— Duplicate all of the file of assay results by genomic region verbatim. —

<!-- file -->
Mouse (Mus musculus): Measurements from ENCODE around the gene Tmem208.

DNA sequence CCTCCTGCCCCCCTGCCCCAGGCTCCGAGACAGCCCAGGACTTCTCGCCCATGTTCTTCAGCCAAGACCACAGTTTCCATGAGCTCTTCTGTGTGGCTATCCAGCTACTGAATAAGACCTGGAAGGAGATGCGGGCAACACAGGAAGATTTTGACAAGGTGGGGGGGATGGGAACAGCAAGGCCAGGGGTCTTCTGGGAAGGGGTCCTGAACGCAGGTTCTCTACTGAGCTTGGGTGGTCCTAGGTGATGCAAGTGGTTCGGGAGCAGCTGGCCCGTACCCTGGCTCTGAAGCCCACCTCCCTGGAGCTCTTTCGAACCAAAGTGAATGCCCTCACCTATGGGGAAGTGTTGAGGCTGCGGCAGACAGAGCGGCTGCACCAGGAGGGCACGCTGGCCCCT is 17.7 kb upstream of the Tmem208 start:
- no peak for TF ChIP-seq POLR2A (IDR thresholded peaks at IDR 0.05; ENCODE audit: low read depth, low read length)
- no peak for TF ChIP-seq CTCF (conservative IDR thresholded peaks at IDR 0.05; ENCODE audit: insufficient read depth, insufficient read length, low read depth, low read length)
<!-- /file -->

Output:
Mouse (Mus musculus): Measurements from ENCODE around the gene Tmem208.

DNA sequence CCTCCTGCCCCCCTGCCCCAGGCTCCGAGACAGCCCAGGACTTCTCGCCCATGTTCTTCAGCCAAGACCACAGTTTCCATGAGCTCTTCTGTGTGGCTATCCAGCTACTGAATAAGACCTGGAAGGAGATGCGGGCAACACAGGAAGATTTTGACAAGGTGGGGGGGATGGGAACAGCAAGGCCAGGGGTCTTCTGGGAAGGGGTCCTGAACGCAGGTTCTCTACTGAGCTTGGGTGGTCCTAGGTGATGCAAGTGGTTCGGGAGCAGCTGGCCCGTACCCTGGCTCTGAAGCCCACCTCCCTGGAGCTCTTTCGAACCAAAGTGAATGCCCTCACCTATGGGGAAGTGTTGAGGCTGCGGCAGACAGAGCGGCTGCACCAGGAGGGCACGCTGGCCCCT is 17.7 kb upstream of the Tmem208 start:
- no peak for TF ChIP-seq POLR2A (IDR thresholded peaks at IDR 0.05; ENCODE audit: low read depth, low read length)
- no peak for TF ChIP-seq CTCF (conservative IDR thresholded peaks at IDR 0.05; ENCODE audit: insufficient read depth, insufficient read length, low read depth, low read length)